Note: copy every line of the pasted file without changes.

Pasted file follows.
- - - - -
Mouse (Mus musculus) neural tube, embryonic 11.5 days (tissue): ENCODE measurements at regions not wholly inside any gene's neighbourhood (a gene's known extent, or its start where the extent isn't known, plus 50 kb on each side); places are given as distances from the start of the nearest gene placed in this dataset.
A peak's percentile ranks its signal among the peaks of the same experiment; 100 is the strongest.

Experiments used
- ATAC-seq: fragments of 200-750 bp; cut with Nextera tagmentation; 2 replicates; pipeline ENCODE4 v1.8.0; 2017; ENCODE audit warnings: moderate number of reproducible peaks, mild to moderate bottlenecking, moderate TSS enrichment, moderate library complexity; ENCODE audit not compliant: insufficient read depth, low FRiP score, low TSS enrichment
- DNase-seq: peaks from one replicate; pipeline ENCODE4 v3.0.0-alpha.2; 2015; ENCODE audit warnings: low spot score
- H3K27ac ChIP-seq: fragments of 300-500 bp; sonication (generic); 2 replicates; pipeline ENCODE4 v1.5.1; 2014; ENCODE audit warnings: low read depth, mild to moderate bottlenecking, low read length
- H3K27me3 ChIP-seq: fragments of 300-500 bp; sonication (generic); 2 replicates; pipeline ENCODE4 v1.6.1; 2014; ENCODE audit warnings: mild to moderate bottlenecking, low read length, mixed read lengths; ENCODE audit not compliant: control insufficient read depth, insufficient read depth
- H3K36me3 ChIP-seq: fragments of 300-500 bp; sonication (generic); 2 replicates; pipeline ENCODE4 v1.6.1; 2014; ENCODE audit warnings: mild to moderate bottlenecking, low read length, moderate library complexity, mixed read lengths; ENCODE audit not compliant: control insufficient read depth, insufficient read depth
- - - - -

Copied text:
Mouse (Mus musculus) neural tube, embryonic 11.5 days (tissue): ENCODE measurements at regions not wholly inside any gene's neighbourhood (a gene's known extent, or its start where the extent isn't known, plus 50 kb on each side); places are given as distances from the start of the nearest gene placed in this dataset.
A peak's percentile ranks its signal among the peaks of the same experiment; 100 is the strongest.

Experiments used
- ATAC-seq: fragments of 200-750 bp; cut with Nextera tagmentation; 2 replicates; pipeline ENCODE4 v1.8.0; 2017; ENCODE audit warnings: moderate number of reproducible peaks, mild to moderate bottlenecking, moderate TSS enrichment, moderate library complexity; ENCODE audit not compliant: insufficient read depth, low FRiP score, low TSS enrichment
- DNase-seq: peaks from one replicate; pipeline ENCODE4 v3.0.0-alpha.2; 2015; ENCODE audit warnings: low spot score
- H3K27ac ChIP-seq: fragments of 300-500 bp; sonication (generic); 2 replicates; pipeline ENCODE4 v1.5.1; 2014; ENCODE audit warnings: low read depth, mild to moderate bottlenecking, low read length
- H3K27me3 ChIP-seq: fragments of 300-500 bp; sonication (generic); 2 replicates; pipeline ENCODE4 v1.6.1; 2014; ENCODE audit warnings: mild to moderate bottlenecking, low read length, mixed read lengths; ENCODE audit not compliant: control insufficient read depth, insufficient read depth
- H3K36me3 ChIP-seq: fragments of 300-500 bp; sonication (generic); 2 replicates; pipeline ENCODE4 v1.6.1; 2014; ENCODE audit warnings: mild to moderate bottlenecking, low read length, moderate library complexity, mixed read lengths; ENCODE audit not compliant: control insufficient read depth, insufficient read depth